1 Chapter 7 Religion pages Field Note: Dying and Resurrecting:
2 pg. 177 Why did the Soviet Union let the churches collapse? because the different religions set Soviet against Soviet, and the church opposed communism What was wrong with that? Soviet philosophy re: religion
3 page 178 Let s look at Soviet history: came into being in the 1920s government wanted to knit together whole empire from East Europe to the Pacific people who lived in all these lands all had their own cultures (customs, religions, languages, etc.) which the Soviet Union wanted to blend into one 15 republics in the Soviet Union, each an independent country before being annexed 100 ethnically distinct territories
4 So what did the Soviet government do to diminish the religious diversity of the people? Chose an official policy of atheism and discouraged religious practices the state seized church bells and other religious paraphernalia demolished many churches converted churches to secular use in the Muslim republics the Soviet government tolerated Islam among the old, but not the young (Why?) they thought they would erase the imprints of Christ and Islam result: some religious practices went underground where some disappeared and some thrived
5 Armenia-Azerbaijan show how Soviet policies failed to diminish differences in the long run here s what happened: Armenia-Christian Azerbaijan-Muslim Soviet Union wanted people to be loyal to the Soviet Union and not to their republics so they made up boundaries within each republic emphasizing local areas over national in the middle of Azerbaijan they formed a border around Christian area and called it Nagarno-Karabakh in Armenia border around Muslim area and called it - Nakhichevan
6 they did this to separate ethnic groups within small areas so there would be more local control as soon as the Soviet Union collapsed, chaos happened ethnic strife broke out immediately
7 pg 179 What is religion, and what role does it play in culture? like language, religion is the foundation of culture, and like language, it is constantly in flux it can also become extinct and thrive like language when it comes in contact with others major religions have diffused all over the world through: conversion migration conversion still happens today as missionaries spread beliefs and people adopt new faiths
8 the cultural landscape is marked by religion: most obviously by churches, mosques, temples, cemeteries, shrines, staves, and symbols more subtle ways are by: the presence or absence of stores selling alcohol, signs depicting the human form in particular ways, modes of dress, personal habits (beards, ritual scars) ex. Pakistan in 1991 must process a beard to be a judge - showed both the place of women in the legal system and belief that Muslim men should wear beards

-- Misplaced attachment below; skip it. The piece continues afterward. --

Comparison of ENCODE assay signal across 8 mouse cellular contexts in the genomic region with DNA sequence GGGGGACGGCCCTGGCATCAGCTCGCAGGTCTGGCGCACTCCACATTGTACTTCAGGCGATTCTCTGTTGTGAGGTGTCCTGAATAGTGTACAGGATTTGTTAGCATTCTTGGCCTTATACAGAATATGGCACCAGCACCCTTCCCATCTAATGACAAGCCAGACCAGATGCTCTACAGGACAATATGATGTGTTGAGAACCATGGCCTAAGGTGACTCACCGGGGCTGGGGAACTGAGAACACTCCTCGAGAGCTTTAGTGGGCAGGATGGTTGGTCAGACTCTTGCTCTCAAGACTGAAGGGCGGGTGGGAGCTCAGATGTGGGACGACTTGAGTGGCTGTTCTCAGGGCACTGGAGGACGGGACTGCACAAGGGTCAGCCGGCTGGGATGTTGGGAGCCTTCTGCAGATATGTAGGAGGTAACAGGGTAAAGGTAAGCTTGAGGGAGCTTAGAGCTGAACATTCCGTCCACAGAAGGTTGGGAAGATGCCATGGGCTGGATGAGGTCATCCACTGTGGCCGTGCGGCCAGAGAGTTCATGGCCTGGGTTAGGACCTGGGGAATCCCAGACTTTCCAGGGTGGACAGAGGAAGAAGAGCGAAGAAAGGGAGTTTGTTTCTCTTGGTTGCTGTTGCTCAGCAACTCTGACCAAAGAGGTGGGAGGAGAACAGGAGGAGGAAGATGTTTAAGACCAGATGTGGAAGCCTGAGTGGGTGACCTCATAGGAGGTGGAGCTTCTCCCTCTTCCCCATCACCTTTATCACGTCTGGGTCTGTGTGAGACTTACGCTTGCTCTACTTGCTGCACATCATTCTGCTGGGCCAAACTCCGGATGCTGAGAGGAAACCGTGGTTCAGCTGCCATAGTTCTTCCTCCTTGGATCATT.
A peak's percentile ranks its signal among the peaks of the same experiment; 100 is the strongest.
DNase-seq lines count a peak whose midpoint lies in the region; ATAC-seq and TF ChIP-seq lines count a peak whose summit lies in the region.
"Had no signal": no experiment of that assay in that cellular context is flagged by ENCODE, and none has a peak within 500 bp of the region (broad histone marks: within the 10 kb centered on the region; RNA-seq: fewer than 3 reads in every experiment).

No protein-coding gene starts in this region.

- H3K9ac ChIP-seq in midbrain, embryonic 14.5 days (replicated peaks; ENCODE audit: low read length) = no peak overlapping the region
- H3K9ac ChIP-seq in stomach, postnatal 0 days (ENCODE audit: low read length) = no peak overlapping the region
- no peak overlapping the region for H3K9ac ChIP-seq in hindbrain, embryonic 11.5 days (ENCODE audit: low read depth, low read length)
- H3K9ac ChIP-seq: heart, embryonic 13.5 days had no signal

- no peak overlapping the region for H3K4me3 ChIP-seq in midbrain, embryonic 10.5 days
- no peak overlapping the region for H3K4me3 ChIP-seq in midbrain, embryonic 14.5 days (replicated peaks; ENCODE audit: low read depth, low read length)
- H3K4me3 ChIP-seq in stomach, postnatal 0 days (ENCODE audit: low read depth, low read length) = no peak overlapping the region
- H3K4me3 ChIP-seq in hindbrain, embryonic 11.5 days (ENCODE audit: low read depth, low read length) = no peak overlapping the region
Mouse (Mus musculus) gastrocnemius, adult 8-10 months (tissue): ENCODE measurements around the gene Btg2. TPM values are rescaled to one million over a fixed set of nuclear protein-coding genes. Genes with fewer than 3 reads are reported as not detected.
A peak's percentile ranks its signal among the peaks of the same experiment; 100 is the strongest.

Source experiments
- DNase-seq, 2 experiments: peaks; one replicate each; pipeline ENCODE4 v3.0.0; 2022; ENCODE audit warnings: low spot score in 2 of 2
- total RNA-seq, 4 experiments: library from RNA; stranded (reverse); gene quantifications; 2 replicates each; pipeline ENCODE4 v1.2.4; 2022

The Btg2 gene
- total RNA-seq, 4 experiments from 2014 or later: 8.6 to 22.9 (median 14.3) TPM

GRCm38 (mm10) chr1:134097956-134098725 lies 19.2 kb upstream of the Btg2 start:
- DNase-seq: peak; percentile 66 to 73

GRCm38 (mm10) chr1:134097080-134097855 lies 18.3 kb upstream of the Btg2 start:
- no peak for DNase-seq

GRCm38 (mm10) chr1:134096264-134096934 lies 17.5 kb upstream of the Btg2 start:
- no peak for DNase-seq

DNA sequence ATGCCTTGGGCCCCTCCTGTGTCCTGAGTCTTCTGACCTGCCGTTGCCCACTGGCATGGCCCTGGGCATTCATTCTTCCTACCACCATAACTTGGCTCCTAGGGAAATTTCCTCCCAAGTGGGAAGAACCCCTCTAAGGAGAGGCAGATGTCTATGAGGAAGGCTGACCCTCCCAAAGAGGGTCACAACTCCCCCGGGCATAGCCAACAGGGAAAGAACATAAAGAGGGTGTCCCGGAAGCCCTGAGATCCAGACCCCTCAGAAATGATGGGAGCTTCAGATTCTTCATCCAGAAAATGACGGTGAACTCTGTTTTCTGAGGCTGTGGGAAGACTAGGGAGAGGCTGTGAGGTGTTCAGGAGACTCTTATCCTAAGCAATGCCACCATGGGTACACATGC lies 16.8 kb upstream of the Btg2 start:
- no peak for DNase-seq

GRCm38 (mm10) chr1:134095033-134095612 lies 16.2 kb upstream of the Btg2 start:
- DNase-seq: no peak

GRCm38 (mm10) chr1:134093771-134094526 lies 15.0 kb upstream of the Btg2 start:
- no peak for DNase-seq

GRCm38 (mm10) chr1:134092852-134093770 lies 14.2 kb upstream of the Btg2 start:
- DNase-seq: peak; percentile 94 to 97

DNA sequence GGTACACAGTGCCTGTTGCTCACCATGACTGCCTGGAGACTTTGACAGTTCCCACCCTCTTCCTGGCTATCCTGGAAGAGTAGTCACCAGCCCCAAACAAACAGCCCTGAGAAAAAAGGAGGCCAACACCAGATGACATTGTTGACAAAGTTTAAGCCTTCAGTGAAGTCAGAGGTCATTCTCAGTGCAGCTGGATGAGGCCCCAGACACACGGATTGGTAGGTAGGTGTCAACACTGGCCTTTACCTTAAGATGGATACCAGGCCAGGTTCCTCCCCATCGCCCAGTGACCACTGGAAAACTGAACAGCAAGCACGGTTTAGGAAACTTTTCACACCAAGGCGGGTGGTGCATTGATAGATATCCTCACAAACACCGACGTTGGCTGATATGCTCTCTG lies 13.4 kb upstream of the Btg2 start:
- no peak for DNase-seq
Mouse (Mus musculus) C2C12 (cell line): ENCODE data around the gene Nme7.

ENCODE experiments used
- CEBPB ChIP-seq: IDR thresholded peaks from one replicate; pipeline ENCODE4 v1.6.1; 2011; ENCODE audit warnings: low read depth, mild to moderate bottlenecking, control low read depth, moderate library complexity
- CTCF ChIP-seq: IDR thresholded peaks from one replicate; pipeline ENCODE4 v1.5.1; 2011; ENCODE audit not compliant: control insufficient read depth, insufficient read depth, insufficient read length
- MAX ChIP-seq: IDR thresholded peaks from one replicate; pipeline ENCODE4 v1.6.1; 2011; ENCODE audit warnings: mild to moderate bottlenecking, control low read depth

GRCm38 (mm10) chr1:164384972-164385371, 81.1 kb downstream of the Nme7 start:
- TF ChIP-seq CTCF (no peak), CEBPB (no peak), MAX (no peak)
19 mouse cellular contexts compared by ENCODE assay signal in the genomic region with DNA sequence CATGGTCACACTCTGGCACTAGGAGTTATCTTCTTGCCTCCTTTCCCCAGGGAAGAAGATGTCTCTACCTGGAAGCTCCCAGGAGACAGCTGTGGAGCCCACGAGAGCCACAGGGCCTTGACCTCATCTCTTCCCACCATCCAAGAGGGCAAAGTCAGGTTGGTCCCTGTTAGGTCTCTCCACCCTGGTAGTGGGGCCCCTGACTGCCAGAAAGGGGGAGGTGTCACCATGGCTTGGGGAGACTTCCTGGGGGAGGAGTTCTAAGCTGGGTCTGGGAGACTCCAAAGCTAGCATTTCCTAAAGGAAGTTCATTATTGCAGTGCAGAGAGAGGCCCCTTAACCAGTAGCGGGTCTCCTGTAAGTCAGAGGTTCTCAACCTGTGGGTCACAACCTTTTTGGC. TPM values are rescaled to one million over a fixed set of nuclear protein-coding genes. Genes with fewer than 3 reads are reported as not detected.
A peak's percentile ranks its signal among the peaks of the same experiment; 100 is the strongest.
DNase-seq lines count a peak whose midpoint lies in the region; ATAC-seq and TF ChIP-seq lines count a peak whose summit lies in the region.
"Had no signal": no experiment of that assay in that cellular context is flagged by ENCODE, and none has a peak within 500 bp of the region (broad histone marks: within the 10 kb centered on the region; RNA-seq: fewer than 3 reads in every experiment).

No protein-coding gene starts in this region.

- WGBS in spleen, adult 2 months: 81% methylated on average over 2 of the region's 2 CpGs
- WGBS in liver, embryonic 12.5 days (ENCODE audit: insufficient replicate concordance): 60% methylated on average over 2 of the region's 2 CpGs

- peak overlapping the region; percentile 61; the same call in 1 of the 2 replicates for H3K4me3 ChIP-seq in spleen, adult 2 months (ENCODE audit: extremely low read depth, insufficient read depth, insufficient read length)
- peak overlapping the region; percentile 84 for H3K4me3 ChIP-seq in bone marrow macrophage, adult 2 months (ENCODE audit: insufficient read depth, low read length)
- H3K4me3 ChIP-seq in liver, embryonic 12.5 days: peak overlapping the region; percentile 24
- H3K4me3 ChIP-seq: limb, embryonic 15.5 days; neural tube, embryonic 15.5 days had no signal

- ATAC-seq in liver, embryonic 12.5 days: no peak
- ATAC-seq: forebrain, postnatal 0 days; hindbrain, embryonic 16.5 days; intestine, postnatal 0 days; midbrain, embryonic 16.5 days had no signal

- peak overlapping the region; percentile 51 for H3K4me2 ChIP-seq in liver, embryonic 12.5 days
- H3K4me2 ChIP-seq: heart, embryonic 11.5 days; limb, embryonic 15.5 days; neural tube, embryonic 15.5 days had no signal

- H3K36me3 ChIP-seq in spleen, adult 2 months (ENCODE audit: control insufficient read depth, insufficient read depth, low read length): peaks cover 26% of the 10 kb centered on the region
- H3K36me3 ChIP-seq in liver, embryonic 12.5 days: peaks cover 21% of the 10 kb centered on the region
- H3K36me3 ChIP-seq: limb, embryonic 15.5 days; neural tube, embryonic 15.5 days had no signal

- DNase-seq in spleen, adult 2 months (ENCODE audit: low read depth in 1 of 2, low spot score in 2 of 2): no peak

9 Religion a system of beliefs and practices that attempts to order life in terms of culturally perceived ultimate priorities. this means trying to explain how people should behave How does religion manifest itself? in the worship of the souls of ancestors who are thought to inhabit natural objects mountains, animals, trees by the belief that a certain living person possesses special abilities given by a supernatural power. in the belief that a deity or deities a god or goddess; supreme deity God as in the great world religions by influencing behaviors during waking hours through rituals and practice
10 some rituals may mark important events in people s lives: births, deaths, attaining adulthood, marriage rituals are typically expressed at regular intervals in a routine manner. ex. certain days in the Christian and Jewish worlds - certain times of the day in the Muslim world - according to certain astronomic events in the Jewish, Hindu, Muslim and Christian worlds pg. 180 a common ritual is prayer when do people pray mealtime, sunrise/sunset, bed time, morning
11 pg 181 although religious beliefs influence many societies, secularism prevails in some societies secularism the idea that ethical and moral standards should be (formed) formulated and (followed) adhered to for life on Earth and not to accommodate the rules of a deity and promises of and afterlife (but what does that mean?)
12 in secular societies organized religion has become less significant in the lives of most people But even in secular societies, religion can be seen all over: in art, history, customs, and beliefs. it influences in art, history, customs, and beliefs it influences what you eat, when you work, when you shop, and what you are allowed to do (how so?)
13 How has organized religion had a powerful effect on human societies? major force in combating social ills sustaining the poor promoting the arts educating the deprived advancing medical knowledge but it also has: blocked scientific study encouraged the oppression of dissidents supported colonialism and exploitation condemned women to an inferior status
14 pg 181 Religions are classified into 3 categories based on how they approach divinity: Monotheistic religions worship a single deity, a God, or Allah polytheistic religions worship more that one deity animistic religions belief that inanimate objects possess spirits and should be revered - ex. mountains, boulders, rivers, trees throughout history virtually all religions were either animistic or polytheistic
15 around 3500 years ago a monotheistic religion developed in SW Asia it was called Zoroastanism some think Judaism, Christianity, and Islam can be traced to Zoroastanism influences others believe Judaism was the first monotheistic religion By 500 BCE (before the common era) 4 major hearths of relition and philosophy were developed in the world: Northern shores of Mediterranean Sea Greek Philosophy South Asian along Indus River Valley Hinduism eastern Mediterranean Sea Judaism Huang He River Valley Chinese Philosophies